Apparently, secularists can never get rid of religion anywhere because religious monuments are Things That Exist and thus humans will always believe in God. Seriously. But this only holds in places like Western Europe; she didn’t mention anything about Greece or the Parthenon, because those pesky pagan gods weren’t real gods, I guess. You know, only Jesus and company counts in this equation.
She closes the book asking for civility and letting the believers the right to have their say. Here’s the thing: they already have that right. You can bigoted shit online all day. However, because free speech is A Thing That Exists, if someone calls you out on your bigoted shit, you are not being oppressed. Your opponent is exercising his/her right to free speech. Disagreeing with someone or telling them, “Yeah, that idea is wrong and here’s why…” is not oppression. It is not labeling someone as a “hater” or a “bigot” when you quote what a person has said and pointed out that what they are saying is wrong. Yes, religious people have a right to speak but so do secular people and it seems that Eberstadt simply wants to silence the opposition. She isn’t looking for “equality”, she’s looking for special treatment. There are no secular witch trials here, just a lot of spin and hand wringing.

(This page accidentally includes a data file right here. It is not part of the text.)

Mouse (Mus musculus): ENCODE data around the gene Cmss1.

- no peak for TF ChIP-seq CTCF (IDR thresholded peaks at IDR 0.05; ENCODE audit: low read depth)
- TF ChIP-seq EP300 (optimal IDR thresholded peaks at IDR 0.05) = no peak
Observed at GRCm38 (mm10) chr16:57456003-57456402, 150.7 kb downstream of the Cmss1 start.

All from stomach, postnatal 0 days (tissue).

Final Verdict: It’s dangerous to believe, all right. Anything you might read in this book, that is. It has more spin than a flushing toilet and Google can disprove Eberstadt’s so-called claims with ease. The slant on this book is so obvious that it’s painful; reading it just made that even more apparent. Do yourself a favor, avoid this book at all costs. Trust me, you’ll thank me for this later.
Dear Primus, I need a beer. Or twelve. I’ll catch you guys later; I need to get my drink on right now.